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was absolutely pooh-poohed by my informants of the inland villages, who also pointed out the contradiction that this ceremony is performed later on, during pregnancy, and that the waiwaia has been established long ago in the mother's womb. It is characteristic that any inconsistency is noted in a view which is not the informant's own standpoint, while similar contradictions are most blandly overlooked in his own theories. The natives are, remarkably enough, not a whit more consistent on this point or intellectually honest than civilized people.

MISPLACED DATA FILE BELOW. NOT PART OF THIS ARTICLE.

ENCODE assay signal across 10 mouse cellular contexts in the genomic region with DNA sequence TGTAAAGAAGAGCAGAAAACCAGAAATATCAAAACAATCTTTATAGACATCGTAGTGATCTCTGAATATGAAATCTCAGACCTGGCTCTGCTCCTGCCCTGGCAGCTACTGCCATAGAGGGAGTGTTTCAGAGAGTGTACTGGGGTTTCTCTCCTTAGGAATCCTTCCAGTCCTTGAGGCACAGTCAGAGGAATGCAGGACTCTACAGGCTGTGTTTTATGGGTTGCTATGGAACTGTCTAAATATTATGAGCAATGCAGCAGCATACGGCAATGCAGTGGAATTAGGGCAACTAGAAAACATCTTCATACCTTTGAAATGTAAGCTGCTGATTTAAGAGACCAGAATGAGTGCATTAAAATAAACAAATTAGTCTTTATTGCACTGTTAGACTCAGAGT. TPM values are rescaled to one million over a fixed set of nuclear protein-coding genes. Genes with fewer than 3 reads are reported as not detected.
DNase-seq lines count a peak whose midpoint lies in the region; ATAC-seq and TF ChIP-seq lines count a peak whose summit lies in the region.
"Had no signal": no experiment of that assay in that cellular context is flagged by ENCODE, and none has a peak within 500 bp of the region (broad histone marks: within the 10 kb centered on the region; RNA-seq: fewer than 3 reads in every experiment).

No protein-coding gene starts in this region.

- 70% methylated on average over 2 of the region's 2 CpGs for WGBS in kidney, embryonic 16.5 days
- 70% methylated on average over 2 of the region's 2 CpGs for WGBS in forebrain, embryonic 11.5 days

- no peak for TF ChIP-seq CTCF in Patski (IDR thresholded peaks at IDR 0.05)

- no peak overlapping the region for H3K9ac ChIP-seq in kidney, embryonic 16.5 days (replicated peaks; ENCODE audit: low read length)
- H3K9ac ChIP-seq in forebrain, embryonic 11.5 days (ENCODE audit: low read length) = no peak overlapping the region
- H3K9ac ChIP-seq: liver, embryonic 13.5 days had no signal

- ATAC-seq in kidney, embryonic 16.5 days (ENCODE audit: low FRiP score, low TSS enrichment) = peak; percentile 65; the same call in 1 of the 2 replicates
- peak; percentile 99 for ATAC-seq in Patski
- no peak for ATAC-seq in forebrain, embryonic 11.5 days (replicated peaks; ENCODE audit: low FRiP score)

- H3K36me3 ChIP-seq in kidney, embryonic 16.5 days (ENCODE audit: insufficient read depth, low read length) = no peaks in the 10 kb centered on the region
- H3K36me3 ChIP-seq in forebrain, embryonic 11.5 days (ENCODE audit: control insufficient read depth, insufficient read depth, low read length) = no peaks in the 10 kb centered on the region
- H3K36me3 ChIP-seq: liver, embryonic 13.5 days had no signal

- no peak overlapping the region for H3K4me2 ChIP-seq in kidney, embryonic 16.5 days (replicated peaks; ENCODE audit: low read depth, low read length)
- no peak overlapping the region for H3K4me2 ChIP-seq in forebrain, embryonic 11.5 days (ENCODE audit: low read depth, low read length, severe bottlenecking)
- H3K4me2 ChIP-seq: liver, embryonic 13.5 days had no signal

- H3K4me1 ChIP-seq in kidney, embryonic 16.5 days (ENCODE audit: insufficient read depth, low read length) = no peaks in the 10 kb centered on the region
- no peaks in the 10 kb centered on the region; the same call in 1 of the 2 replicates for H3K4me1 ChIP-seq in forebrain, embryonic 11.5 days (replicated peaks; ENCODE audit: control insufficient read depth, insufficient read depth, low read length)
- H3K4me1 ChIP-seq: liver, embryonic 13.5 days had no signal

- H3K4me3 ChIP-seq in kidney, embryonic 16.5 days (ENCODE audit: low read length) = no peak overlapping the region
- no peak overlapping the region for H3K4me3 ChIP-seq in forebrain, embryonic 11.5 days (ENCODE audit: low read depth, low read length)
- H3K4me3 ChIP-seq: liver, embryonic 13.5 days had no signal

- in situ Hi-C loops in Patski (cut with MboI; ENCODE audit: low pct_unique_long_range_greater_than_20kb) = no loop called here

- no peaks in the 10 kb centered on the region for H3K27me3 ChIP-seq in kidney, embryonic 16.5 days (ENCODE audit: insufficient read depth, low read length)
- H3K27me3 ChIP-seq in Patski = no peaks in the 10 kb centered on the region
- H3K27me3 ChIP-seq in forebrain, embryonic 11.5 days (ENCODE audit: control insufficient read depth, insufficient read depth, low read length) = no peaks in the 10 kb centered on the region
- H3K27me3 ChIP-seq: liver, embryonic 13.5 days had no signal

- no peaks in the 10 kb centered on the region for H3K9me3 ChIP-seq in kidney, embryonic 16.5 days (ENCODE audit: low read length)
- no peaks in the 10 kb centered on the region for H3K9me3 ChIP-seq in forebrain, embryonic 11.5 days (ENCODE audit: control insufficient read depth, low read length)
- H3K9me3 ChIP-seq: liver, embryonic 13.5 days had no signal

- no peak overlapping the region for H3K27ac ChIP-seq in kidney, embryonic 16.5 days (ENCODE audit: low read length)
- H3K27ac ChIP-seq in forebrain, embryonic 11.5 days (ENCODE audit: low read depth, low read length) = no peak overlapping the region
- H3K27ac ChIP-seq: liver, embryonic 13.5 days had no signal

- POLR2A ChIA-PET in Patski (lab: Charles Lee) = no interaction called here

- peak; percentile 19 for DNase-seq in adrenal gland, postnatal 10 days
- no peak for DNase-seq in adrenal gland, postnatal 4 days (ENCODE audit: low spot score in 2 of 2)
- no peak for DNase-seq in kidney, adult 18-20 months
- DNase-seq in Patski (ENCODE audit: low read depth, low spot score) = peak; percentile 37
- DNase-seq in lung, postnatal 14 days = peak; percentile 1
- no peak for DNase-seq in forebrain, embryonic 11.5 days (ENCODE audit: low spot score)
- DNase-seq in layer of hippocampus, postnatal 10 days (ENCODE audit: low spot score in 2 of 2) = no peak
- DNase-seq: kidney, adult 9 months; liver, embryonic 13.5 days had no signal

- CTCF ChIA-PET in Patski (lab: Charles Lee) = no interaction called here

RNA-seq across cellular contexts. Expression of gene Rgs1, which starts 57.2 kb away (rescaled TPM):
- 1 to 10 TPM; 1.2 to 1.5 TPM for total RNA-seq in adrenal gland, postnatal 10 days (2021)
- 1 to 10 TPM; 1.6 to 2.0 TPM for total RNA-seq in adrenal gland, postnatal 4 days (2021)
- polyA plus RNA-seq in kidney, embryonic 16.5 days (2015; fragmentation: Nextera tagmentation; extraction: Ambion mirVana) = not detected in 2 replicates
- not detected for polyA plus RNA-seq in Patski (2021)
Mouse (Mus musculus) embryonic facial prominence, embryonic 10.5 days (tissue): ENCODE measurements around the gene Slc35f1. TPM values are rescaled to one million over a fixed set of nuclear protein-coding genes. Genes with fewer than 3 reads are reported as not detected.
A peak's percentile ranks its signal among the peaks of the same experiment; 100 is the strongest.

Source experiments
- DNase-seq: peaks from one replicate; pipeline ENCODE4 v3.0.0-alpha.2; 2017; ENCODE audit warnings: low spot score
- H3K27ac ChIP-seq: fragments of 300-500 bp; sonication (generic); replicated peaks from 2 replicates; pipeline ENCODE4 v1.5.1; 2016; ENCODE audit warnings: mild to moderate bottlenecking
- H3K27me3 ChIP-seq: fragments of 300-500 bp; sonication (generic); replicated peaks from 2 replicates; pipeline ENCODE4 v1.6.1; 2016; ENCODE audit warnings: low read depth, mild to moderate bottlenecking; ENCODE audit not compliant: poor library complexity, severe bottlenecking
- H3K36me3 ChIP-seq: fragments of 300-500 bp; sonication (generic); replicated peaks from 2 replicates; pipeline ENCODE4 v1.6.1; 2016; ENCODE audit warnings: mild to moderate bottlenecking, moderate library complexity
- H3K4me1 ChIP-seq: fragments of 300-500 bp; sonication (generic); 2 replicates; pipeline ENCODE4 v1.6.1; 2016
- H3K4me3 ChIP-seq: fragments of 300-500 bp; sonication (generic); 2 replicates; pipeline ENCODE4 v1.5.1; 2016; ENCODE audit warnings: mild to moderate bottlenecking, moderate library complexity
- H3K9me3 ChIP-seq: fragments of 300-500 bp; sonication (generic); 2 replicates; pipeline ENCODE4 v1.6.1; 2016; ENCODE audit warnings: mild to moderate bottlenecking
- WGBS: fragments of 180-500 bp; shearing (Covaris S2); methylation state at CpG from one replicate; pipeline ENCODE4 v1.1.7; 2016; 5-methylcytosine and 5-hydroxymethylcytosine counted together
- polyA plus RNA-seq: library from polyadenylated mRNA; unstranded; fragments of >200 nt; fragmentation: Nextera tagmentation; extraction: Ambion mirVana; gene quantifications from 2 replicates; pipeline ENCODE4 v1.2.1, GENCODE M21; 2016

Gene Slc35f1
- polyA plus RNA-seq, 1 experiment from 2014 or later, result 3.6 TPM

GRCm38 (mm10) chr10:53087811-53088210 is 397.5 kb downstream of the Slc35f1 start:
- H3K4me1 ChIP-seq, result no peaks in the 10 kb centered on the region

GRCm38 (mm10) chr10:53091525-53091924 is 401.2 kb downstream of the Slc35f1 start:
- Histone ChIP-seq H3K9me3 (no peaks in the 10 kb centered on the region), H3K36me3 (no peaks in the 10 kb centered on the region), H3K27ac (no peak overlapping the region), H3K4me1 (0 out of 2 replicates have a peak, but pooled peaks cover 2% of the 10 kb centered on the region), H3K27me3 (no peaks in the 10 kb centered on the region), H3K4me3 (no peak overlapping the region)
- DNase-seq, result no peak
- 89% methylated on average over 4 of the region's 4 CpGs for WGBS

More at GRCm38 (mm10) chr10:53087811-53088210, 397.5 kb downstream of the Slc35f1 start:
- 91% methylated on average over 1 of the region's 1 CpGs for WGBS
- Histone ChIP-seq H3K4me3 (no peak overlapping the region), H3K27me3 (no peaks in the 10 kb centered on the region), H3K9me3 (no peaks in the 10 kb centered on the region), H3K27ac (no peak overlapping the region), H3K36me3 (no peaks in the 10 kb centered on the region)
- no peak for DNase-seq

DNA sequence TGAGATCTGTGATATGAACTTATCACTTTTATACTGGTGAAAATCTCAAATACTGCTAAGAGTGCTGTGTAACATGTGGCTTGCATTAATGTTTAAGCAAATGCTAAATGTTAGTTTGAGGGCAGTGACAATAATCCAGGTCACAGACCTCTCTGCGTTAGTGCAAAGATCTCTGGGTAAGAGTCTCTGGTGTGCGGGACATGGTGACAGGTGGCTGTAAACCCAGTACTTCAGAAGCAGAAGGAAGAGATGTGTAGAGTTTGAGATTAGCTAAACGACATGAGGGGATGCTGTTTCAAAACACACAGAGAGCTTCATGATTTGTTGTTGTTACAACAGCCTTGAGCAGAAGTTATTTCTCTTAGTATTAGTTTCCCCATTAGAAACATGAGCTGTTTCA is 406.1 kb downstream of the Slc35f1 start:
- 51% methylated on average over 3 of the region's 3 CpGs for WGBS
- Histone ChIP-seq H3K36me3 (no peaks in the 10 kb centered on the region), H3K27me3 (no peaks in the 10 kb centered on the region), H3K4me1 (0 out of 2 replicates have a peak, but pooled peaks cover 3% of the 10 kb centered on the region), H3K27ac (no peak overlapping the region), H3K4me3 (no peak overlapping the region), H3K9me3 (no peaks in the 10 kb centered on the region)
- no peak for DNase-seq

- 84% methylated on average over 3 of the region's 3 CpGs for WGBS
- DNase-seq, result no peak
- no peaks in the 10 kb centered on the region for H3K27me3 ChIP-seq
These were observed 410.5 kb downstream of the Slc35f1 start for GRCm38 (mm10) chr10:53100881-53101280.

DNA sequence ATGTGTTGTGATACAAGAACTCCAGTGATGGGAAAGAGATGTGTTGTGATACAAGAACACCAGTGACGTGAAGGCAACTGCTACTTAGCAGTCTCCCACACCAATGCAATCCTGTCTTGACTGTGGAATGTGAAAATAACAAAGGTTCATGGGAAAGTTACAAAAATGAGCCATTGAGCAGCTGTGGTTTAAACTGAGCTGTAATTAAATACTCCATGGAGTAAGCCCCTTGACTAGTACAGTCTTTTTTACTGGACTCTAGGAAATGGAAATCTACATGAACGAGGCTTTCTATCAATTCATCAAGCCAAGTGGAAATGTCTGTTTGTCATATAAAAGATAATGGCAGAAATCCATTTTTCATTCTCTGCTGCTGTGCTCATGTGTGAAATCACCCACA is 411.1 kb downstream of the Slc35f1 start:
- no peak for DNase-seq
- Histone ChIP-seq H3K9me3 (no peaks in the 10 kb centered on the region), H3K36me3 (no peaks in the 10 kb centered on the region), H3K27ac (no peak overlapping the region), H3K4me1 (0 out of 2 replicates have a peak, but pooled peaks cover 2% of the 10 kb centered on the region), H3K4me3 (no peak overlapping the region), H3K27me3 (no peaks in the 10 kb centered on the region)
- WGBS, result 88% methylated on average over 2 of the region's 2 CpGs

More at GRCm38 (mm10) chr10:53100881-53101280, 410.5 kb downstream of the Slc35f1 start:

Besides the belief in reincarnation by action of the sea, the view that the waiwaia is inserted by a baloma is prevalent. These two ideas blend in the version that the baloma who inserts the waiwaia does it under water. The baloma often appears in a dream to the prospective mother, who will tell her husband: "I dreamed that my mother (or maternal aunt, or my elder sister or grandmother) inserted a child into me; my breasts are swelling." As a rule, it is a female baloma that appears in the dream and brings the waiwaia, though it may be a man, but the baloma must always be of the veiola (maternal kindred) of the woman. Many know who brought them to their mother. Thus To'uluwa, the chief of Omarakana, was given to his mother (Bomakata) by Buguabuaga, one of her tabula ("grandfathers"--in this case her mother's mother's brother). 64 Again, Bwoilagesi, the woman mentioned on page 162, who goes to Tuma, ha-d her son, Tukulubakiki, given her by Tomnavabu, her kadala (mother's brother). Tukulubakiki's wife, Kuwo'igu, knows that her mother came to her, and gave her the baby, a girl now about twelve months old. Such knowledge is possible only in the cases when the baloma actually appears in a dream to the woman and tells her that he will insert a waiwaia into her. Of course, such annunciations are not absolutely in the program; indeed, the majority of people do not know who it is to whom they owe their existence.